If these walls could speak
There is an urgent need to capture the living memory (first and second-hand knowledge) through the voices of those alive today who have stories and connections to The Crichton. Beginning in November 2019 we plan to start capturing this collective memory through a carefully designed oral history project exploring the impact of psychiatric hospital treatment, how it and opinions have changed over time, building on the heritage and history of The Crichton Estate.
“We will give the people of Dumfries and beyond a platform to voice the memories they have of an institution that was a central part of the lives of so many”.
We believe that the memories of those who worked and were patients in one of Scotland’s largest mental health hospitals in the twentieth century, up until the 1990s collectively form a unique asset to explore. Thousands of doctors, psychologists, nurses, support staff and patients lived and worked together in a community that had originally been self-supporting, with its own farm, kitchen gardens, and workshops.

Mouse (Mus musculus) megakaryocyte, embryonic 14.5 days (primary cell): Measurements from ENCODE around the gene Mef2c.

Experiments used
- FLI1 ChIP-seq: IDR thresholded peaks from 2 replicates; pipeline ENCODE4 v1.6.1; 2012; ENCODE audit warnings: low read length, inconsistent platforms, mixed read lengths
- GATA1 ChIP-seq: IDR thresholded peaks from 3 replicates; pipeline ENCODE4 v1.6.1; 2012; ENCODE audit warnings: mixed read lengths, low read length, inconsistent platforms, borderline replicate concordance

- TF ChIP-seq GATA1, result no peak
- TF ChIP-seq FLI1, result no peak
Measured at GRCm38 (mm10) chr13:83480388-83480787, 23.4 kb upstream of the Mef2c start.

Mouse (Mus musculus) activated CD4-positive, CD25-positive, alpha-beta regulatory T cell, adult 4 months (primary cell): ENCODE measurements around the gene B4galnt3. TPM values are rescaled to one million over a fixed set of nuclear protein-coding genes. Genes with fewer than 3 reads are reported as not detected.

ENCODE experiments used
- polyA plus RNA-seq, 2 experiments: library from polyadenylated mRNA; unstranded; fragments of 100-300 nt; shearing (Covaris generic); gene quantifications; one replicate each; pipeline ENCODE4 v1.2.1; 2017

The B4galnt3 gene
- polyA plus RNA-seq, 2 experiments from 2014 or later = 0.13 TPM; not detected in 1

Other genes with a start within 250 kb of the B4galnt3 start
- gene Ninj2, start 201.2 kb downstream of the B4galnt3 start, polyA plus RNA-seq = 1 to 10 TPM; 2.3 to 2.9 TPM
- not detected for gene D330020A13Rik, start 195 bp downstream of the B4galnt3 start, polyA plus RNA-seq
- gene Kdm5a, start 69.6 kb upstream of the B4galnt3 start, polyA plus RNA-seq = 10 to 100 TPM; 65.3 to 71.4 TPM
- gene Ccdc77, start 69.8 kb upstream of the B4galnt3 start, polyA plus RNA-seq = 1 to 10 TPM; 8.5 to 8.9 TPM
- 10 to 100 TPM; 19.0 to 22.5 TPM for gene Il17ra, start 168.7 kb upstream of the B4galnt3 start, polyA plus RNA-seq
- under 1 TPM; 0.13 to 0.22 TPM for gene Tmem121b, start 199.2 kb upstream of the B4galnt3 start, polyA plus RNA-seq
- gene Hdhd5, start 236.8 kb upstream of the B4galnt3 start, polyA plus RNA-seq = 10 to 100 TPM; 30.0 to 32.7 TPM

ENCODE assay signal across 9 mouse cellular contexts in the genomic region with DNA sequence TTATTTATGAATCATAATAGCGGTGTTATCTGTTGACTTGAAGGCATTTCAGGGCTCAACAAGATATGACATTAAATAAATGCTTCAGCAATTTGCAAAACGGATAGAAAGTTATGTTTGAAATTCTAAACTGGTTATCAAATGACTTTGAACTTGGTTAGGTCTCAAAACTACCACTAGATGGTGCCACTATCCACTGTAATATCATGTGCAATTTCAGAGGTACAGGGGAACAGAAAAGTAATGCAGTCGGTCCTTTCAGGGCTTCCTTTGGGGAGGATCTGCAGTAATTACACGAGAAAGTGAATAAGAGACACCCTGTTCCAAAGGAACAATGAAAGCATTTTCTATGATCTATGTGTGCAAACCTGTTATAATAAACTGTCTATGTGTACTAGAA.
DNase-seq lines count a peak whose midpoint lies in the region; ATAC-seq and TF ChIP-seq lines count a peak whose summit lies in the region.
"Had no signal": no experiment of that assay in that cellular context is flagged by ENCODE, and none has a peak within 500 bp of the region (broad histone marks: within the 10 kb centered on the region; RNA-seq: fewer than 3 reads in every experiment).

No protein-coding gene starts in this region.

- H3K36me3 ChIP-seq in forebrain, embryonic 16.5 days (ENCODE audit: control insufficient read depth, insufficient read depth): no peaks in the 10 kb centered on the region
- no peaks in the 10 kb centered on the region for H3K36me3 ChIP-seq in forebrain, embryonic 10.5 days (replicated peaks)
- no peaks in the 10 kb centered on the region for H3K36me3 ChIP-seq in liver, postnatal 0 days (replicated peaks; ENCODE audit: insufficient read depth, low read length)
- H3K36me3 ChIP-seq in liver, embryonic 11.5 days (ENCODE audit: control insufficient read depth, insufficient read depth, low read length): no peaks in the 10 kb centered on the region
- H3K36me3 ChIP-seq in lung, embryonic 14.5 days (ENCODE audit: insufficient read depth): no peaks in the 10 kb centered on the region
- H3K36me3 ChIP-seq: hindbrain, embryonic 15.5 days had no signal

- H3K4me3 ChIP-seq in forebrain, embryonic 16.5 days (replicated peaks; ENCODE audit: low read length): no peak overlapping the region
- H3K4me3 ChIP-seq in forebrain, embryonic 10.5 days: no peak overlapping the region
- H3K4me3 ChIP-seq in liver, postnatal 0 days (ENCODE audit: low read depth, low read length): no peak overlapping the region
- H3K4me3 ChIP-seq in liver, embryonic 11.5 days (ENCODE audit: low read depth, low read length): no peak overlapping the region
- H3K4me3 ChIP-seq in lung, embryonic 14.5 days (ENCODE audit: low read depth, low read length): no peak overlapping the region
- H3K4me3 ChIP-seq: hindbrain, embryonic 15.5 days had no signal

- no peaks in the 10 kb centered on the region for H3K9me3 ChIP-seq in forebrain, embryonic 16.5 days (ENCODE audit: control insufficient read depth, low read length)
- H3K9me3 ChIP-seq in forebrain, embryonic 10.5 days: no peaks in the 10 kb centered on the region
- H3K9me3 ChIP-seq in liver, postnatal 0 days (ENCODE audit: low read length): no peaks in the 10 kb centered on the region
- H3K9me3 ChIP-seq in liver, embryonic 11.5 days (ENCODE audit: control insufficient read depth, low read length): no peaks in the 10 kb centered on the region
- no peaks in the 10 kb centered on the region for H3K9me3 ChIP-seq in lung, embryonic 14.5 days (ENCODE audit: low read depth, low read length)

The Crichton Royal Hospital was the last, and grandest, of Scotland’s Royal asylums, founded in Dumfries in 1838. The legacy both physically in its buildings and gardens that remain today (occupied by over 80 businesses and 4 universities) and the collective memory of stories and myths of the people who were patients, worked and lived on The Crichton Estate coupled with the wider community memory of those who lived outside the walls presents a rare opportunity to explore the role and impact of institutional psychiatric care on both a host community of an ‘asylum’ and the community within the bounds of the hospital itself.
We will engage our community in the history and impact of institutional mental health care, build an understanding of the particular importance in the development of mental health care played by the Royal Crichton Hospital given its early adoption of therapeutic activities including engagements in gardening and the arts.
The recorded material collected will form the base of a new oral history collection and primary source archive for wider dissemination and interpretation. Our intention is to develop an oral history tour of the Estate along with making a series of clips deep linked to the extensive Wellcome Trust digital collection already online, building depth and understanding of the heritage of the estate.
Starting with the appointment of a Project Officer in autumn 2019 the project will begin in late November first through the recruitment of a team of dedicated volunteers to train in oral history collection.
This project is supported by the Heritage Lottery Fund.